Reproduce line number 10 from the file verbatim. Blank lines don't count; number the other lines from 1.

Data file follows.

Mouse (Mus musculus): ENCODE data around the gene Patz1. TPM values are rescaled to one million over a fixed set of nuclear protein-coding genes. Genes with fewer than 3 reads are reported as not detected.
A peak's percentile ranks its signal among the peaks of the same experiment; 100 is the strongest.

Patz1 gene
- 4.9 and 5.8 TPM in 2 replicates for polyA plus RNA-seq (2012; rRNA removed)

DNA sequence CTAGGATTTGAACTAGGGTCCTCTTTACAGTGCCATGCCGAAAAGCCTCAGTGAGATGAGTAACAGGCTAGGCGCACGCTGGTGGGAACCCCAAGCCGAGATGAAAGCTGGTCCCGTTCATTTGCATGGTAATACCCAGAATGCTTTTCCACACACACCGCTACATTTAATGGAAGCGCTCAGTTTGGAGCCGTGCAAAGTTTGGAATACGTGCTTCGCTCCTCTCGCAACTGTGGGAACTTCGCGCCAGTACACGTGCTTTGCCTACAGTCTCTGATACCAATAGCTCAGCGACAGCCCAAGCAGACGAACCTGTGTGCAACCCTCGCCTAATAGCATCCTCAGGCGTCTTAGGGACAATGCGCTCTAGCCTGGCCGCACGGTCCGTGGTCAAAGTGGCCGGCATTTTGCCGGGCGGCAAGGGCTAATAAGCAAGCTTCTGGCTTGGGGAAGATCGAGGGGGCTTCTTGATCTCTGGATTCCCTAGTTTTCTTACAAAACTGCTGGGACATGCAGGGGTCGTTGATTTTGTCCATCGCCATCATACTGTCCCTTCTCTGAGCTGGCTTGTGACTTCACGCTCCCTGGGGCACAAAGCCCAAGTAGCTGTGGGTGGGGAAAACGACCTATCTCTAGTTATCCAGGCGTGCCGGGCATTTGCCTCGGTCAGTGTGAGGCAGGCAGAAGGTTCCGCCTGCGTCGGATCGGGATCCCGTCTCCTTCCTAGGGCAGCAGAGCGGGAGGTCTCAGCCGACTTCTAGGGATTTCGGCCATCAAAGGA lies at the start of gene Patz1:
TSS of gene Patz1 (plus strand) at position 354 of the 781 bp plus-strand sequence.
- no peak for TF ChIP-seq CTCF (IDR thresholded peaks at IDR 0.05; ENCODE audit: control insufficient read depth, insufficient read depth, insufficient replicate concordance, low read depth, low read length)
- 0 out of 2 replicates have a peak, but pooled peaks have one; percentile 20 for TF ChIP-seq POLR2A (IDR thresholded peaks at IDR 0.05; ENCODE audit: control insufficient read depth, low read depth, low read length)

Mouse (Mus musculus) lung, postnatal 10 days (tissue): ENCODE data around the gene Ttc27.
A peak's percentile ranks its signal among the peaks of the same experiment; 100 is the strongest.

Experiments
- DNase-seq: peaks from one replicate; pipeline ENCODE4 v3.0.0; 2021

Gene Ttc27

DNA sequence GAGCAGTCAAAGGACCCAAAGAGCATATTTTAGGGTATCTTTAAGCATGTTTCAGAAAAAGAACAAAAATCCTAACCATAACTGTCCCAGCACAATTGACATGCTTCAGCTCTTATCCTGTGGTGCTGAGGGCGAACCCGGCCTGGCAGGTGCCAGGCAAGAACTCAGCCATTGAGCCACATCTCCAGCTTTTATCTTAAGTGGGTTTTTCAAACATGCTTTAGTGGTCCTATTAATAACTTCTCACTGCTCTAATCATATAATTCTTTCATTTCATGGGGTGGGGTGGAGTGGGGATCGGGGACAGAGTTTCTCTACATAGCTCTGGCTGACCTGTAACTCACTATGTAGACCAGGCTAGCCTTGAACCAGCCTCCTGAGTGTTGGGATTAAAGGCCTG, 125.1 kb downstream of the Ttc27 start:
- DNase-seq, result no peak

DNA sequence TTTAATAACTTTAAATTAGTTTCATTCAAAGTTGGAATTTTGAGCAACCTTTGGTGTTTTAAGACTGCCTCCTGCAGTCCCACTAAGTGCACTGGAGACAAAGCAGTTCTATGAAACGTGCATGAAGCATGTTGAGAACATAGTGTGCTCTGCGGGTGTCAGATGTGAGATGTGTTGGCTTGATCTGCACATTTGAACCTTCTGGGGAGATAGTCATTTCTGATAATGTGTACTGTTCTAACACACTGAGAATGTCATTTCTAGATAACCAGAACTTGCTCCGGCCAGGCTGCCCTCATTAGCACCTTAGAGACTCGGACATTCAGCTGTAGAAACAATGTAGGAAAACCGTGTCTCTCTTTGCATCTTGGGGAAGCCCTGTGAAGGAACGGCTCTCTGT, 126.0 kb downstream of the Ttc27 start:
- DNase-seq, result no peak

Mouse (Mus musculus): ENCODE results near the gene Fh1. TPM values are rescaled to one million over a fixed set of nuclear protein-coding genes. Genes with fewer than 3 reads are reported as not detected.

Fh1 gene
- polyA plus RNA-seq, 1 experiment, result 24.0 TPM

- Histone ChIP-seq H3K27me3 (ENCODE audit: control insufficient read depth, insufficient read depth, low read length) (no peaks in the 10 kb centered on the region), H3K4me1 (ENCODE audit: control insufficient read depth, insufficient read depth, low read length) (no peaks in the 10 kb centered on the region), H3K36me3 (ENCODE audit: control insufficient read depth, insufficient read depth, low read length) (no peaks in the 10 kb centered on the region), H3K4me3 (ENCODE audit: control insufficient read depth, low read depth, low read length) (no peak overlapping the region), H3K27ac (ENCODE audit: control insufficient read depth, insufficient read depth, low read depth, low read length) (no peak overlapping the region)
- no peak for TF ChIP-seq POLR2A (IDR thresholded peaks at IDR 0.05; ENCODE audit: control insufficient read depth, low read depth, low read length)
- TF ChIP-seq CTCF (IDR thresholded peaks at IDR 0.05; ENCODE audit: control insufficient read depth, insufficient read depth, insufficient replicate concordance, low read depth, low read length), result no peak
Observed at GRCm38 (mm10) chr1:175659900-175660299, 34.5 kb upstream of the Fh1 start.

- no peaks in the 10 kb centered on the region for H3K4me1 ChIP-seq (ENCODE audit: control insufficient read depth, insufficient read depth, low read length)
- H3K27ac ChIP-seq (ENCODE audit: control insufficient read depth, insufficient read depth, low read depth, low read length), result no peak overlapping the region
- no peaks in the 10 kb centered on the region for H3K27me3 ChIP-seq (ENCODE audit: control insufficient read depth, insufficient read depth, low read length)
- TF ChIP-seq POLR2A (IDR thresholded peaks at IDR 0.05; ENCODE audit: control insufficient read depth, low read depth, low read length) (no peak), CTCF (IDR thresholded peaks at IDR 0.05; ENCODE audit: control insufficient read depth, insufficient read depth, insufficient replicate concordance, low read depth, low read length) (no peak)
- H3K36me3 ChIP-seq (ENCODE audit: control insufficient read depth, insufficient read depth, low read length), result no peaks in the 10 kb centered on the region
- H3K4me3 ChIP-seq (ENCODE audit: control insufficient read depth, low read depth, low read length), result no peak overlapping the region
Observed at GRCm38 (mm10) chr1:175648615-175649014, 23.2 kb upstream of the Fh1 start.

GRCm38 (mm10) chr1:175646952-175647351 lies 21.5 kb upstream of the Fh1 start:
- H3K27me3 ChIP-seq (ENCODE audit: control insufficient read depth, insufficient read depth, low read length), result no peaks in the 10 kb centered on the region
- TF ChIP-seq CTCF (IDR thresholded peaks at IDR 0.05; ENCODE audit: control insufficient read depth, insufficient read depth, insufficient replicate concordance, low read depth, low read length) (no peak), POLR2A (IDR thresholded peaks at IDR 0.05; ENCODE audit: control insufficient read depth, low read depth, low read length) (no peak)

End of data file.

A peak's percentile ranks its signal among the peaks of the same experiment; 100 is the strongest.